Court finding sheds light on employee vs contractor equation

A recent decision of the Federal Court of Australia is important for employers looking for case law around the murky world of law concerning whether an individual is an employee or a contractor.

A recent decision Federal Court decision is an important one for employers looking for case law around the murky world of law concerning whether an individual is an employee or a contractor.

In the case of ACE Insurance Limited v Trifunovski [2013] FCAFC 3, there were five insurance sales representatives who sold insurance for the Combined Insurance Company of Australia. In case commentary by Warwick Ryan, Partner and Laura Sowden, Solicitor at Swaab Attorneys, the legal experts state that the fact that their services were contracted via a detailed contract that stated explicitly that they were “independent contractors” was significant. Additionally, two of the contracts were with a company, rather than the individual sales representatives.

The day-to-day of their roles stipulated that the sales representatives worked in a particular geographical area, and reported to a Regional Manager who was an employee of the company and they were rewarded exclusively on commission.

According to Ryan and Sowden, alongside the established law, the court identified the key element in determining that these workers were employees as the right of the company to control the organisation of their work and the deployment of the various agents in their team. “Combined Insurance also had an ongoing and quite intensive training program the sales representatives had to partake in. Importantly, the sales representatives were not entitled to engage anyone else to sell Combined Insurance's insurance on their behalf,” they wrote.

As a result the court found that their duties were "…to be carried out through the personal effort of the individual agent and only by them”. Significantly, the sales representatives were unable to delegate their work and the company was significantly involved in the day-to-day activities of the sales representatives.

The court ultimately found that they had "…no real independence of action or true independence of organisation".

The Court warned against convenient contract arrangements which are in fact hiding an employment relationship. Justice Buchanan stated employers must act "in accordance with a correct appreciation of the nature of their relationship, not just as it may suit them (or one of them)".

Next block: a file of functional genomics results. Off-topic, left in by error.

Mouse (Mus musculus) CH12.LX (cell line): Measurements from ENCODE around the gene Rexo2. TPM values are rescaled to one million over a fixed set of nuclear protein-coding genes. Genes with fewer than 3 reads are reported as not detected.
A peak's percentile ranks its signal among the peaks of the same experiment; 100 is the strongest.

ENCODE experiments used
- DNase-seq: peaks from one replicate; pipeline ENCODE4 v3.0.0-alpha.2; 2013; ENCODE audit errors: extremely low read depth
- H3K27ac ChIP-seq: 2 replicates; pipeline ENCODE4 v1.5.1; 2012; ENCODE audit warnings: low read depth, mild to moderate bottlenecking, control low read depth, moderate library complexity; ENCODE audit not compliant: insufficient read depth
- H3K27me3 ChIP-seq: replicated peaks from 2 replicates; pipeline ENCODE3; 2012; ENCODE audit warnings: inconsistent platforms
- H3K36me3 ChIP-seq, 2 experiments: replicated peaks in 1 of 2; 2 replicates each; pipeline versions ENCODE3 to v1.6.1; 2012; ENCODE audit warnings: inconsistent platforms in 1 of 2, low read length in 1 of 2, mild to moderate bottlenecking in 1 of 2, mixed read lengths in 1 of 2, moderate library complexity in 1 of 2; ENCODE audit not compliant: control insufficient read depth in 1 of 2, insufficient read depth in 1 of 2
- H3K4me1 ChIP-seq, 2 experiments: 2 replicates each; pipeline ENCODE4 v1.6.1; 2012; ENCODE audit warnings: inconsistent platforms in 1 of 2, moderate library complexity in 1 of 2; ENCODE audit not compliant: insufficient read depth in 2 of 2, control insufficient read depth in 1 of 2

The result of this finding was that the company became responsible for the retrospective payment of annual leave, sick leave and long service leave. These entitlements amounted to some $500,000.

Swaab Attorneys noted that the simple messages to be learnt from this case are:
 

  • Even where there are written contracts that state that the relationship is not one of employment – that will not determine the issue;

  • The work referred to in the subcontract should be able to be carried by a third party engaged by the sub-contractor (albeit with your approval of the particular individual);

  • You are entitled to control what work is to be done and the time limits and cost involved, but not as to how the work is to be carried out;

  • Preferably, the worker will be required to provide their own plant or equipment; and/or

  • The worker will be paid on the result and not merely for the time spent working.

  • Engaging contractors is a complex issue and advice should be sought.

Recent articles & video

All Australian states, territories see decline in job ads: SEEK

CMFEU fined nearly $170,000 for 'obnoxious, bullying interactions'

Number of women Chairs in top Australians firms hit record-high

Counting employees: How to know if you're a small business employer

Most Read Articles

Director 'forces’ manager to leave before end of notice period: Is it dismissal?

'I will not be performance managed again': Worker tears up PIP in front of HR partner

FWC awards compensation despite worker's poor performance, attendance